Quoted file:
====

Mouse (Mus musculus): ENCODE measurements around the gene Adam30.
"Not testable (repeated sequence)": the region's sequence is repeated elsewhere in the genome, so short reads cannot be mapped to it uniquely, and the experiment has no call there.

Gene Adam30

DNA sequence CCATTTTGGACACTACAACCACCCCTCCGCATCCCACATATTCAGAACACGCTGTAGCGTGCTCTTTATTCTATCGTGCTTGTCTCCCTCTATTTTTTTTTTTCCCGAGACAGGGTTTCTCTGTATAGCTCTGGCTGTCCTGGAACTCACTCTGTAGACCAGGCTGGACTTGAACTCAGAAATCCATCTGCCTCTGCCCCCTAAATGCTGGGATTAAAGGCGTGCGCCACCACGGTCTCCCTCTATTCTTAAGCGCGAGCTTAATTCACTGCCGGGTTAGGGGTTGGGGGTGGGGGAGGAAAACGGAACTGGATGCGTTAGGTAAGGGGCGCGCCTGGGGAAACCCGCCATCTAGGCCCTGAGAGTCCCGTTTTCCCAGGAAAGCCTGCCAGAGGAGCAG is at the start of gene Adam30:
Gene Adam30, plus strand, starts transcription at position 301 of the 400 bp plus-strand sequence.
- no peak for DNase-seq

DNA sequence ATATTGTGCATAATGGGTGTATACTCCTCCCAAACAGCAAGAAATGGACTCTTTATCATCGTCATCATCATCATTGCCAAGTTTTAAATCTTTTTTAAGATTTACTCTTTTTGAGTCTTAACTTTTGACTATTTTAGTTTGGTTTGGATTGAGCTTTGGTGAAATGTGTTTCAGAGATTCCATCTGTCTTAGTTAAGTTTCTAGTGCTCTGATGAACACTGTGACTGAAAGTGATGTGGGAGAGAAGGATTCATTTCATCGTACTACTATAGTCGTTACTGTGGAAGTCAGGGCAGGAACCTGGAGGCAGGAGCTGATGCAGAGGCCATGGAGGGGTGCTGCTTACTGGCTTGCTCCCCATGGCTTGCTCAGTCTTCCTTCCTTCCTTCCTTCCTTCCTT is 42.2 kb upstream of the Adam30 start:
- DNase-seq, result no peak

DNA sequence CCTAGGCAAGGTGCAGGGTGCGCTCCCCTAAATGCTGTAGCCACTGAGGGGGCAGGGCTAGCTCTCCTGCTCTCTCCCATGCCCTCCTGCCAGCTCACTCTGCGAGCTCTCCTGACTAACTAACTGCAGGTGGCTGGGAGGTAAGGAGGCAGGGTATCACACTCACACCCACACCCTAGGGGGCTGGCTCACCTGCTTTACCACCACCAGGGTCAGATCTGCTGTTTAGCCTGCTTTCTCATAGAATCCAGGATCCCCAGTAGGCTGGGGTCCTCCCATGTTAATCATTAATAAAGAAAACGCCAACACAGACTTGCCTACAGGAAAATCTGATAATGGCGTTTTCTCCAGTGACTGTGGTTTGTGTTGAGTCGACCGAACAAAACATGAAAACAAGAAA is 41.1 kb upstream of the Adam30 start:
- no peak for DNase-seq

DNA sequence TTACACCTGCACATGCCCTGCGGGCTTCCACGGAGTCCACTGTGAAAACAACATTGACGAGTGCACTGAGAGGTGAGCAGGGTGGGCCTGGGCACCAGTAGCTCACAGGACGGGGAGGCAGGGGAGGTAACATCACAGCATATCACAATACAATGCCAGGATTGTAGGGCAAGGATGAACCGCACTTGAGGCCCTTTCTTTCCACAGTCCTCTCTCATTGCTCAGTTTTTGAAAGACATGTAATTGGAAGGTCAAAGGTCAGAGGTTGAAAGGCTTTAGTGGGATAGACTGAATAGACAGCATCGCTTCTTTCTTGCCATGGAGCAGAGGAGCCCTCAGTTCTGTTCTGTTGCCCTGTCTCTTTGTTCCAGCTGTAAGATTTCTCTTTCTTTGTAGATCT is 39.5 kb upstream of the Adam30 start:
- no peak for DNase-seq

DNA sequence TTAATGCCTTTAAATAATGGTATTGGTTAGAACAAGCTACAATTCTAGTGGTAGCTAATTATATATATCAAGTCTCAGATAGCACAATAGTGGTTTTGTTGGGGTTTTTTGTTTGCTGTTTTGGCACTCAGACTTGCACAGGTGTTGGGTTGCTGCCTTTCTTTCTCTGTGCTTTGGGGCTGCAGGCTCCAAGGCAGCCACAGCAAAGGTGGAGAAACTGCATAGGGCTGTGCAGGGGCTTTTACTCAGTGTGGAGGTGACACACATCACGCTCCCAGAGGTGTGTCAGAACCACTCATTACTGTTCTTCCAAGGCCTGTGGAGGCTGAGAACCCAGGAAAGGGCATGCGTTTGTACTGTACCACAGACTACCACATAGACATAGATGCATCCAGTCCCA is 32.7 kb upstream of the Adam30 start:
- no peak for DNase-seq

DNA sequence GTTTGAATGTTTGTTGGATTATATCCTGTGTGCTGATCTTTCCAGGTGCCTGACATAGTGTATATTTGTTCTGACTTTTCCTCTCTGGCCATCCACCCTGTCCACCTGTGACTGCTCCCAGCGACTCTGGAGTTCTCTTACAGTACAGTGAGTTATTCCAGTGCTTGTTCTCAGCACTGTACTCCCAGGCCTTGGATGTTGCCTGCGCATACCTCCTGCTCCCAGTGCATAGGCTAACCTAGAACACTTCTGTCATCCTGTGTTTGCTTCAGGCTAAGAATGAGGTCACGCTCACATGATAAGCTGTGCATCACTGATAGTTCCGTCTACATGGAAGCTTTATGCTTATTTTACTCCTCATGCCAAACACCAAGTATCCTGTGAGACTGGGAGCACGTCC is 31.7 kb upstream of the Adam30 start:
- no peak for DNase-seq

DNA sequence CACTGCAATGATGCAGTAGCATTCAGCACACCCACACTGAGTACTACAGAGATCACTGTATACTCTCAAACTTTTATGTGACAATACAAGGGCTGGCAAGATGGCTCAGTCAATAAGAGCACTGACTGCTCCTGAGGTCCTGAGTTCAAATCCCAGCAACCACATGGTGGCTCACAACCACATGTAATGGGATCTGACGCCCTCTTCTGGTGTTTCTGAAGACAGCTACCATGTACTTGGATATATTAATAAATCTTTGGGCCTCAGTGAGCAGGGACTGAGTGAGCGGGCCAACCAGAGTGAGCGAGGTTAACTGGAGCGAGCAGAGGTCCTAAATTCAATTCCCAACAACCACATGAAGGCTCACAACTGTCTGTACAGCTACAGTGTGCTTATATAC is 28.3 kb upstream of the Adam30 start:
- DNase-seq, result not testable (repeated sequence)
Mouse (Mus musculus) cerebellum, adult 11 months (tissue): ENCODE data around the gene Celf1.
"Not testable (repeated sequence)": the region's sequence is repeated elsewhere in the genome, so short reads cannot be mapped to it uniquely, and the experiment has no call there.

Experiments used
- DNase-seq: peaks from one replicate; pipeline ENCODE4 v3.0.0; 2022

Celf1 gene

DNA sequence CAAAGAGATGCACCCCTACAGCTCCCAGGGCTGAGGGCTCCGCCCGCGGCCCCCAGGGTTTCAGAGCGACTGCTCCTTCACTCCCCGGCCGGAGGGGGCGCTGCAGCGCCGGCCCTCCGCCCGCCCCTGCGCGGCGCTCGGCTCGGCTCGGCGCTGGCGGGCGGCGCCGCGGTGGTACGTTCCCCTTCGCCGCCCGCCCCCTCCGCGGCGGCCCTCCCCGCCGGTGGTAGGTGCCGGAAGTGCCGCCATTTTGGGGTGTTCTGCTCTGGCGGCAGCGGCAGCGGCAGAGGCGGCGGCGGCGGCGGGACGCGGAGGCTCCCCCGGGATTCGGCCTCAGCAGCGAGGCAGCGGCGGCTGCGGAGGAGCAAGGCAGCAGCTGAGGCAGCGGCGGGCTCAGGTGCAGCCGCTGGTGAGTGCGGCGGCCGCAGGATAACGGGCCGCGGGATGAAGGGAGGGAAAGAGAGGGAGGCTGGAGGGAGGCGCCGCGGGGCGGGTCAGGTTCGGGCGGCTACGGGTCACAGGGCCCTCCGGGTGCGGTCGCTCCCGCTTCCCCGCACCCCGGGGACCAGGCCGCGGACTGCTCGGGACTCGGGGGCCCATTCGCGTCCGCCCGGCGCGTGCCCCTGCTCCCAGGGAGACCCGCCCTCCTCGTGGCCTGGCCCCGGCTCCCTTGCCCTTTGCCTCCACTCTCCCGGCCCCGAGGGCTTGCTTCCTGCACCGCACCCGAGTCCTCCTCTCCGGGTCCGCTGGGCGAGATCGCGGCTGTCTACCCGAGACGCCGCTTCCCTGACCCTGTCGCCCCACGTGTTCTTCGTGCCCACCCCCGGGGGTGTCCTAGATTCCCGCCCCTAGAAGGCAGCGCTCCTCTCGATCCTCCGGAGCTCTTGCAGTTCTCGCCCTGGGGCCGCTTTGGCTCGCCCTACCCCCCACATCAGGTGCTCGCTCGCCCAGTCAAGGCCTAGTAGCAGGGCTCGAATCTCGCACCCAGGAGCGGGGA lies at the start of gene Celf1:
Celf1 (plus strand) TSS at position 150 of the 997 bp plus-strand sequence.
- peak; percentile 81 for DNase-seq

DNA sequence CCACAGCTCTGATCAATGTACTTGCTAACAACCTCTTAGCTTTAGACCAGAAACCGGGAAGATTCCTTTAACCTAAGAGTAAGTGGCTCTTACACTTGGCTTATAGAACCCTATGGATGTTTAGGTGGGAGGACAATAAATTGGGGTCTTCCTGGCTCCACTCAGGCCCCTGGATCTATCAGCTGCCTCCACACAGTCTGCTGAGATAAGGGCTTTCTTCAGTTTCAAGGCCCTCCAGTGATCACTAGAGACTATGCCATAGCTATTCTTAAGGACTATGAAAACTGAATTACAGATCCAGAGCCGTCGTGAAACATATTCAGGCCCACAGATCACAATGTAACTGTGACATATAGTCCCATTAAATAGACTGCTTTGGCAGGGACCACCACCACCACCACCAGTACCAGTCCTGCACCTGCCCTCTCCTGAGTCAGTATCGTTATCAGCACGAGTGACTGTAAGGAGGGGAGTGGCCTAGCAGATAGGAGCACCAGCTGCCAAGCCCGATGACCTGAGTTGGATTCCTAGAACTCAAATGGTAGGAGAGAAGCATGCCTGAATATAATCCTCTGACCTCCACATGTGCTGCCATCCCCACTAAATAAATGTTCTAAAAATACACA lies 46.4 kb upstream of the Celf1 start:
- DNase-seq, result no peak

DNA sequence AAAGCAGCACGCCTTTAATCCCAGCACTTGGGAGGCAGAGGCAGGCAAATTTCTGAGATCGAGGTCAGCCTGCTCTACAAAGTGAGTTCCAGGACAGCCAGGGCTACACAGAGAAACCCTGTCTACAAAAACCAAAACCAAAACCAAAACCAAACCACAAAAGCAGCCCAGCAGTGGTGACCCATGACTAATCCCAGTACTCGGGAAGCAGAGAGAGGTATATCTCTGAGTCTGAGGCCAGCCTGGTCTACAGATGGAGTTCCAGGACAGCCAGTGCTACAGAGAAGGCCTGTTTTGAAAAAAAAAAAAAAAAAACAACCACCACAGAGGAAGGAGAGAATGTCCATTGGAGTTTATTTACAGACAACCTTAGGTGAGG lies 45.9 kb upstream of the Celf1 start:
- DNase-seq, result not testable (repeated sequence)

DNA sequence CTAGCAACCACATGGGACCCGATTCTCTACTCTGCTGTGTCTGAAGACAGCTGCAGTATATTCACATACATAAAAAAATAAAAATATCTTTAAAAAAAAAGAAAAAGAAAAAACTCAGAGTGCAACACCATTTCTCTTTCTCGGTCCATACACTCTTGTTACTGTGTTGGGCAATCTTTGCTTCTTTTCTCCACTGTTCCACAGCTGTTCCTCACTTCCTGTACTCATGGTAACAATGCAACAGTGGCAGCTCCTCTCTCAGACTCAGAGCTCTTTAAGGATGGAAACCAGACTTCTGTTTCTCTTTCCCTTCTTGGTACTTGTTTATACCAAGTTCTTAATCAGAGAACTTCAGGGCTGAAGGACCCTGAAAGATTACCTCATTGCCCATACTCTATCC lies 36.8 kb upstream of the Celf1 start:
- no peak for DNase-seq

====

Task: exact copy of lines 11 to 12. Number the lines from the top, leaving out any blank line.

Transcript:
DNA sequence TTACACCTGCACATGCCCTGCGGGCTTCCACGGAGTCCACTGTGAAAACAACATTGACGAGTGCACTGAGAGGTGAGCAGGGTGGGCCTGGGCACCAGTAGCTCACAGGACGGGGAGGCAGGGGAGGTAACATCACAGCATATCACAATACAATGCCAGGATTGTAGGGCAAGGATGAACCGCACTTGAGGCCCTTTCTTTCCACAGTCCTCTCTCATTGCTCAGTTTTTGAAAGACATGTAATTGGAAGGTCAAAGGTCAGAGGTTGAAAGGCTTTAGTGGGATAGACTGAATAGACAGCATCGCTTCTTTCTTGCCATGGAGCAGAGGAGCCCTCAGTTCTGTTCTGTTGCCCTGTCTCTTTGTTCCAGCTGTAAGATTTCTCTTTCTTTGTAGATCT is 39.5 kb upstream of the Adam30 start:
- no peak for DNase-seq